MARKETS SPECTATOR: Losing its lustre
The inflation assumption on which the gold rally was built is simply not coming to pass. Now the major support level looks under threat.
As central banks around the world continued to ramp up the printing presses and investors continued to seek out safehavens, gold was supposed to and expected to keep marching on its merry way higher. Well, for all those participants that bought above the $US1610 per ounce level, they’re now in negative territory, which is a very bitter pill to swallow, especially against a backdrop of surging equity markets. Now, it’s pretty clear that all this was already priced into the market.
The problem with gold is that there is only way to make money; simple price appreciation, which is why many refer to it as a giant Ponzi scheme because if there isn’t somebody willing to pay more than you paid for it, then you’re in trouble.
In short, the main thesis behind long gold positions was that printing more and more money was going to cause a huge problem with inflation. Well, this hasn’t happened and there isn’t any sign of it happening any time soon. Now that doesn’t mean it won’t happen, it’s just that there aren’t any signs of it yet.
So a lot of big money initiated gold positions on the back of this premise. Now that this is being severely tested, we’re beginning to see money flow out of gold investments at an increasing pace.
I’ve been sceptical on gold for a while simply because of the outlandish and ridiculous calls of seemingly brainwashed gold bulls calling for gold to be $US2500 by mid next year, or even $US4000 or $US5000 by now.
The whole thing reminds me of early 2008 when Goldman Sachs called oil to $US200 per barrel. It was trading around the $US140 mark. Little more than seven months later, it bottomed out at $US33.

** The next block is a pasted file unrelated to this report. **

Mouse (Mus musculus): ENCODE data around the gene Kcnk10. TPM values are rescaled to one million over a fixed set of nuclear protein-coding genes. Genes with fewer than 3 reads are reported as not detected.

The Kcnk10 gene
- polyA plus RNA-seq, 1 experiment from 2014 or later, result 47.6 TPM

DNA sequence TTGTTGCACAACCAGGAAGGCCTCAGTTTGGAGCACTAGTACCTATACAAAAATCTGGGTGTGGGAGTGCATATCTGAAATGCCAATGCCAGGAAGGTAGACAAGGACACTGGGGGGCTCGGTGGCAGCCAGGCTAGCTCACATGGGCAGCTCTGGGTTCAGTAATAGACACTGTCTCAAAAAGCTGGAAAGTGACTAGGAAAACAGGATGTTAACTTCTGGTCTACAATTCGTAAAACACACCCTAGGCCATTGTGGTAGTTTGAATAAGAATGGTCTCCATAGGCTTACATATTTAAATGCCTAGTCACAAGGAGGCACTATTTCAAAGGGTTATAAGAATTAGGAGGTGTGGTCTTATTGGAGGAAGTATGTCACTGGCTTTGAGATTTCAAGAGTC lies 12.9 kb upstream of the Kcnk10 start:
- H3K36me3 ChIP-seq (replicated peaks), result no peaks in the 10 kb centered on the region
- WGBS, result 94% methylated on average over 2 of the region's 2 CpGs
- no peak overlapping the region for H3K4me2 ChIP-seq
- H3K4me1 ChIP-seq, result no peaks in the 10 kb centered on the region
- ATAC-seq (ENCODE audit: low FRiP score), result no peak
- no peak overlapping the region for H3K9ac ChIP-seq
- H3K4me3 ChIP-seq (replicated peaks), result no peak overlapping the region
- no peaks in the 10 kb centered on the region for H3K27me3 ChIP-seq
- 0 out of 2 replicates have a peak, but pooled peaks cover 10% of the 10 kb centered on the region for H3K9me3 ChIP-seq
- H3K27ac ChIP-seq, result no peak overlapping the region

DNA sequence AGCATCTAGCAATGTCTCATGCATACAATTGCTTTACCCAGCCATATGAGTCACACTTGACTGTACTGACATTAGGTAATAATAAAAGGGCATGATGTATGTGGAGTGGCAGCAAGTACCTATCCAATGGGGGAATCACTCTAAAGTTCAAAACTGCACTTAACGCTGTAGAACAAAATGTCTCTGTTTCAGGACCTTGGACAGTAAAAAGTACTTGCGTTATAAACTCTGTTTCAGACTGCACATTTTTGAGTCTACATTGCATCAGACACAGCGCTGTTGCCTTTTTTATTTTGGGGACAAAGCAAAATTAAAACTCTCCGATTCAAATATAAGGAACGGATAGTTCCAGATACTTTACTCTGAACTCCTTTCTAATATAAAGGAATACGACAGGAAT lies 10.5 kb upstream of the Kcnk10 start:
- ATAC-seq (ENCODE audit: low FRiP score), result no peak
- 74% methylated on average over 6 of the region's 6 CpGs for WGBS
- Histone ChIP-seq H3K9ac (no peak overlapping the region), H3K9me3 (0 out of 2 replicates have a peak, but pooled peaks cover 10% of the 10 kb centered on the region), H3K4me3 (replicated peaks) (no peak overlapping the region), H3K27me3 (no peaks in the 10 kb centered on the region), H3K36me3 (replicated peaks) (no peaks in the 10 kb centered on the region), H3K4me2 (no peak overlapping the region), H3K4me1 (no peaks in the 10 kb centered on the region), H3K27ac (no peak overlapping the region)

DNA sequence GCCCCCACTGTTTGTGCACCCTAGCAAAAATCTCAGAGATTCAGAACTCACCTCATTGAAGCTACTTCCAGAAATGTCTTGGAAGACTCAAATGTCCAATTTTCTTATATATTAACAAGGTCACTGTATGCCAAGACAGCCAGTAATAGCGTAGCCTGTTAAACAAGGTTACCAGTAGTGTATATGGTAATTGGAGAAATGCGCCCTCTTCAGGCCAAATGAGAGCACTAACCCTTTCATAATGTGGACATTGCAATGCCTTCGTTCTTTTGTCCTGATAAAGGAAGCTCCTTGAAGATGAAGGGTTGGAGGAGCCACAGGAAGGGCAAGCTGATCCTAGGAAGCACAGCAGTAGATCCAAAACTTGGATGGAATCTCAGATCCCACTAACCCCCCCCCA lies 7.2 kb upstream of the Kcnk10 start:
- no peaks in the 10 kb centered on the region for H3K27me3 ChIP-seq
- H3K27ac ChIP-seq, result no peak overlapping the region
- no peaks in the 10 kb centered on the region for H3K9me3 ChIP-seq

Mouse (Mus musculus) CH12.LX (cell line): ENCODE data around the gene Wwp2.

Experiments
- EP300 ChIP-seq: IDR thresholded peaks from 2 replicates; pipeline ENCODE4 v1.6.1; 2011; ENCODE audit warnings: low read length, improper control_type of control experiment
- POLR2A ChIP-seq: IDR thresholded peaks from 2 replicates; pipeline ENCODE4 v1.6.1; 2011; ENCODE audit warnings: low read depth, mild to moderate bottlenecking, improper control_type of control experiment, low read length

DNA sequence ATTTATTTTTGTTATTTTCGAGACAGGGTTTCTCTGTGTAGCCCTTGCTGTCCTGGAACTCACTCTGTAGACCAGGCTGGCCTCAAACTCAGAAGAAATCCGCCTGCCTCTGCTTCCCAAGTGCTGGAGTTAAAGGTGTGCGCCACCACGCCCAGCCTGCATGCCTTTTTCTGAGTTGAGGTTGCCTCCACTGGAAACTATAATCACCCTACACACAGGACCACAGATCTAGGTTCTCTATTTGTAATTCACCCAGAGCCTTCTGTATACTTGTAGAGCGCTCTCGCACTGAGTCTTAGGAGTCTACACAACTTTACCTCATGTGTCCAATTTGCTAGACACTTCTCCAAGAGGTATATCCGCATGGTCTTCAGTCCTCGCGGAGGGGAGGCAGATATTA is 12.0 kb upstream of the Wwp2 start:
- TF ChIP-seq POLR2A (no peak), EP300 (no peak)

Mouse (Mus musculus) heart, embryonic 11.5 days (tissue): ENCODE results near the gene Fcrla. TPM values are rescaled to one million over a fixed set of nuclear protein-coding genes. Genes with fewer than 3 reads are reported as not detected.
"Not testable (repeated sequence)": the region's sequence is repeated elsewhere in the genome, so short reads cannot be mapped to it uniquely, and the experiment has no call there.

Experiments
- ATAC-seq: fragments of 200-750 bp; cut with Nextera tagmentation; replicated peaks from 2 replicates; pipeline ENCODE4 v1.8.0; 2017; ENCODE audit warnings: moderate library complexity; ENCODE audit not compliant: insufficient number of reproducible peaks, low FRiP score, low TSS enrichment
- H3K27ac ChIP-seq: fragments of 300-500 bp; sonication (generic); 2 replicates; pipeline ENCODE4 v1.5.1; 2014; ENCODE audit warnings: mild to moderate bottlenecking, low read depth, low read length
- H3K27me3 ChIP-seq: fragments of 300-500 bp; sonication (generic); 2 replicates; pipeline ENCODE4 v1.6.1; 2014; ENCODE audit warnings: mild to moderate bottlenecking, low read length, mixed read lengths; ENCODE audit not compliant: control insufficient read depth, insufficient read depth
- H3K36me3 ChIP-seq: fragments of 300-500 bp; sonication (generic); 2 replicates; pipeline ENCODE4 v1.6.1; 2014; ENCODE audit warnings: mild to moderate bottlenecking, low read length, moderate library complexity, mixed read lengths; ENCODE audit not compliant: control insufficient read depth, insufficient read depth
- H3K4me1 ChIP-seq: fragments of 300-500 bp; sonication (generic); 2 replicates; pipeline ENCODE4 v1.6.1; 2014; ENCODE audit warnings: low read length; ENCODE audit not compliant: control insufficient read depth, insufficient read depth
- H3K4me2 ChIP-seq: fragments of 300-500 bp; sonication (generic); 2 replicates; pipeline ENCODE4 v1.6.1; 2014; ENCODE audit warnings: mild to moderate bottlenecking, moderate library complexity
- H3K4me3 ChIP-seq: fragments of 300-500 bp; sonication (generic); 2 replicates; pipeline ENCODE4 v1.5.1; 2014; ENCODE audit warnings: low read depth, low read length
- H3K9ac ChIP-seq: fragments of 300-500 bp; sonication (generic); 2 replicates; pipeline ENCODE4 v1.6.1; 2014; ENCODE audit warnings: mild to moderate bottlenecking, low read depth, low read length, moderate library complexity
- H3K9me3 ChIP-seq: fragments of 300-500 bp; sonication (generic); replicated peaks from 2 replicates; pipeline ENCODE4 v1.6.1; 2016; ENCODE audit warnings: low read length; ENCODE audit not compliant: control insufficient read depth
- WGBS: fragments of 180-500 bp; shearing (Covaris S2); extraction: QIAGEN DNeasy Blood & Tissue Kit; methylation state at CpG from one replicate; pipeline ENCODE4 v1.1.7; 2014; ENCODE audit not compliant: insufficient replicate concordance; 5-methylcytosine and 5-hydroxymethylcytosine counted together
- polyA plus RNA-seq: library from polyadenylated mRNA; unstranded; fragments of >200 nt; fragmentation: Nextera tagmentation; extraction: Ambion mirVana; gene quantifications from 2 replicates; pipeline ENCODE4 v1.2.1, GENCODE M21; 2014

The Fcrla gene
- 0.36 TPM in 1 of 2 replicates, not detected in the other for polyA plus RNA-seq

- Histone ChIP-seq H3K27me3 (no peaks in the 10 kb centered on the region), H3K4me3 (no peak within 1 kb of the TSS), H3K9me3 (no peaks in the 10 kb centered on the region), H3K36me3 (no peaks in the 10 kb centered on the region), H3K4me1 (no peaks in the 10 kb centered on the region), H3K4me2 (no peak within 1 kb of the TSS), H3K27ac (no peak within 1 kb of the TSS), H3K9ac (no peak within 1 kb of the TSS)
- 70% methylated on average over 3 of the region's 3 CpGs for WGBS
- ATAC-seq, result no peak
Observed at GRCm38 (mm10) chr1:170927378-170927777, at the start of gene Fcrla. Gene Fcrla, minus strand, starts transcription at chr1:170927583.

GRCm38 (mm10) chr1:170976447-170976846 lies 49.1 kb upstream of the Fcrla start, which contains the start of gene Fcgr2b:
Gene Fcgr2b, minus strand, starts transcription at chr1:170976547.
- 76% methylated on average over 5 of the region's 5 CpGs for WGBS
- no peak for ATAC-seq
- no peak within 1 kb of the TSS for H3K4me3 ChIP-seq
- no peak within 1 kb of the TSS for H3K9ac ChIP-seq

The other things that have had me worried are, one, it’s a very mature bull market, two, it’s a very crowded trade, three, who is left to buy, and four, with everyone positioned long, there were and still are a lot more potential sellers than buyers.
The above chart shows the significant underperformance of gold stocks over the last five years with the S&P/ASX All Ordinaries gold index likely headed for its 2008 lows.
In the long-term chart of gold above, we can see that the long-term uptrend from the 2008 low to the 2011 peak has been broken to the downside and that it is now acting as significant resistance. Also, since the highs of 2011, gold has been steadily making lower lows, which can be seen by the short-term downtrend line, which is acting as upside resistance, too.
Switching our attention to the shorter term chart above and we can clearly see that we have real battle on our hands. Since forming a short-term high in September 2012, the bears have been in some sort of control, slowly pulling prices from around the $US1800 level down to $US1600, where we are today.
However, it was only when the price broke down decisively through the crucial support at $US1626 that it was obvious the bears had completely overhauled the bulls. If there was ever a time for the bulls to step in, it was around that key support pivot point.
This break down lower now opens up the very real and likely prospect of a test of the major support zone around the $US1523 to $US1550 levels. We may even get a break down through there but I would expect to see a last stand from the bulls, which will likely result in a significant bounce and one last hurrah.
How far and high this bounce goes will go a long way to determining whether or not the price really collapses. If it can’t bounce from the major support zone then it’s in real trouble. In my view, a trapdoor would open below the $US1500 level which would likely see a collapse in the gold price as everyman and his dog looked to sell their bullion position.
Ultimately, it is this reaction around this major support zone that will decide the precious metal's fate.